More than five billion people—80% of the world’s population— live in countries where there is little or no access to opioid medicines such as morphine to treat moderate to severe pain.1 The World Health Organization’s list of essential medicines includes opioid analgesics, which also fall within the scope of the 1961 UN Single Convention on Narcotic Drugs, a treaty enacted to control the global supply of substances with potential for nonmedical use.

The independent quasijudicial International Narcotics Control Board monitors treaty compliance by approving national annual estimates of demand for controlled medicines.1 However, many countries submit inadequate estimates to meet clinical need, a situation the board is remedying through national and regional workshops.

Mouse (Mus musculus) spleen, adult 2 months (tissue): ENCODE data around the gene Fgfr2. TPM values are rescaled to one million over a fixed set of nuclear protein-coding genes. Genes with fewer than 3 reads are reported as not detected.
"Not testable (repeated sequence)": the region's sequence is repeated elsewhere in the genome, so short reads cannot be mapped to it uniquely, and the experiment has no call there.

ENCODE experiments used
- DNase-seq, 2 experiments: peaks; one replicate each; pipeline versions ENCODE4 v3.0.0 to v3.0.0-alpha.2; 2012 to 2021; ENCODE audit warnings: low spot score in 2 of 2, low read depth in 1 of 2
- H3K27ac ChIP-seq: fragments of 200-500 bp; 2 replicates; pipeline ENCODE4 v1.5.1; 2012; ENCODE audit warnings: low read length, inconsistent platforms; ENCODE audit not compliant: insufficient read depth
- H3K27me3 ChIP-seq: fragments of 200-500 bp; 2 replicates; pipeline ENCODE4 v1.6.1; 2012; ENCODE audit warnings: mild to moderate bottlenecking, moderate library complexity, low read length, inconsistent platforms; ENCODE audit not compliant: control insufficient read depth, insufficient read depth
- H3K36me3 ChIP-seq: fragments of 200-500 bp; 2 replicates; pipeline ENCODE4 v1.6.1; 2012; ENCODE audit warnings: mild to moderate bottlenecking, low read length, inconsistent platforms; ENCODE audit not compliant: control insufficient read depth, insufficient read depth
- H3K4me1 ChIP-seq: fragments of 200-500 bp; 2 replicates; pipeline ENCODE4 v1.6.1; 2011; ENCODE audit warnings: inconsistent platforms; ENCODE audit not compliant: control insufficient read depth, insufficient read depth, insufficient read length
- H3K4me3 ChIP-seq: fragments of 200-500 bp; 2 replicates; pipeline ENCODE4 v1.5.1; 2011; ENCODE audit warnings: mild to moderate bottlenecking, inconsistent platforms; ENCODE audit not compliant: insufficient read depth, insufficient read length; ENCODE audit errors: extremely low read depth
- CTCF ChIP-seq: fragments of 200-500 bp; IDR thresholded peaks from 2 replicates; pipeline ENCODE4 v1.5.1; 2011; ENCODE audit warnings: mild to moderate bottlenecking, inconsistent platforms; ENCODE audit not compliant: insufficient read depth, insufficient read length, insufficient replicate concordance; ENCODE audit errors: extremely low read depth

Training is a priority because generations of doctors, pharmacists, and nurses have qualified with little knowledge of the indispensable role of controlled medicines in managing pain, especially in the relatively new disciplines of palliative care and treatment for substance use disorder.

This knowledge gap, together with the historical stigma of “fear of addiction” to opioids and unduly restrictive regulations, leaves patients with severe untreated pain.

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